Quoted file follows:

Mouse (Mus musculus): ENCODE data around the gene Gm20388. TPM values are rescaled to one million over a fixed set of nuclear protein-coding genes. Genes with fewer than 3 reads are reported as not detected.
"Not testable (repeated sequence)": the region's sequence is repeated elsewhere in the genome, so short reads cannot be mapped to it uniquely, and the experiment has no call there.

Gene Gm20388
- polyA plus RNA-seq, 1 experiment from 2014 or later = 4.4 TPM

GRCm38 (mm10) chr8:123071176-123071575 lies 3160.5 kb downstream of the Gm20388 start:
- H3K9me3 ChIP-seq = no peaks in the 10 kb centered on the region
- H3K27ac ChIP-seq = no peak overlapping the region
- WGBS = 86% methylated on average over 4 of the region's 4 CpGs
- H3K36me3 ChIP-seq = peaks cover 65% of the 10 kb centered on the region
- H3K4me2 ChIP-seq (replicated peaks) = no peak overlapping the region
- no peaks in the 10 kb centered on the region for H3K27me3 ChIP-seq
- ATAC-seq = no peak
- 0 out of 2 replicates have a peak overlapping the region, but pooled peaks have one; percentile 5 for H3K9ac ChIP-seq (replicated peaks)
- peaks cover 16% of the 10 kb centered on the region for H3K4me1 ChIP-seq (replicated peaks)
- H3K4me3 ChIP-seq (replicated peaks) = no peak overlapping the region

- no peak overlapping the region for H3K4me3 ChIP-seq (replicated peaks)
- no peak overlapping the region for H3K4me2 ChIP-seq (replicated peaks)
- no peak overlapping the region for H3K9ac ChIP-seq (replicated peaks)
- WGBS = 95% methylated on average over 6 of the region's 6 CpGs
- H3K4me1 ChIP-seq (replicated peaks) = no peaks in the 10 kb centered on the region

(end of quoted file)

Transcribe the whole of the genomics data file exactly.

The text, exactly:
Mouse (Mus musculus): ENCODE data around the gene Gm20388. TPM values are rescaled to one million over a fixed set of nuclear protein-coding genes. Genes with fewer than 3 reads are reported as not detected.
"Not testable (repeated sequence)": the region's sequence is repeated elsewhere in the genome, so short reads cannot be mapped to it uniquely, and the experiment has no call there.

Gene Gm20388
- polyA plus RNA-seq, 1 experiment from 2014 or later = 4.4 TPM

GRCm38 (mm10) chr8:123071176-123071575 lies 3160.5 kb downstream of the Gm20388 start:
- H3K9me3 ChIP-seq = no peaks in the 10 kb centered on the region
- H3K27ac ChIP-seq = no peak overlapping the region
- WGBS = 86% methylated on average over 4 of the region's 4 CpGs
- H3K36me3 ChIP-seq = peaks cover 65% of the 10 kb centered on the region
- H3K4me2 ChIP-seq (replicated peaks) = no peak overlapping the region
- no peaks in the 10 kb centered on the region for H3K27me3 ChIP-seq
- ATAC-seq = no peak
- 0 out of 2 replicates have a peak overlapping the region, but pooled peaks have one; percentile 5 for H3K9ac ChIP-seq (replicated peaks)
- peaks cover 16% of the 10 kb centered on the region for H3K4me1 ChIP-seq (replicated peaks)
- H3K4me3 ChIP-seq (replicated peaks) = no peak overlapping the region

- no peak overlapping the region for H3K4me3 ChIP-seq (replicated peaks)
- no peak overlapping the region for H3K4me2 ChIP-seq (replicated peaks)
- no peak overlapping the region for H3K9ac ChIP-seq (replicated peaks)
- WGBS = 95% methylated on average over 6 of the region's 6 CpGs
- H3K4me1 ChIP-seq (replicated peaks) = no peaks in the 10 kb centered on the region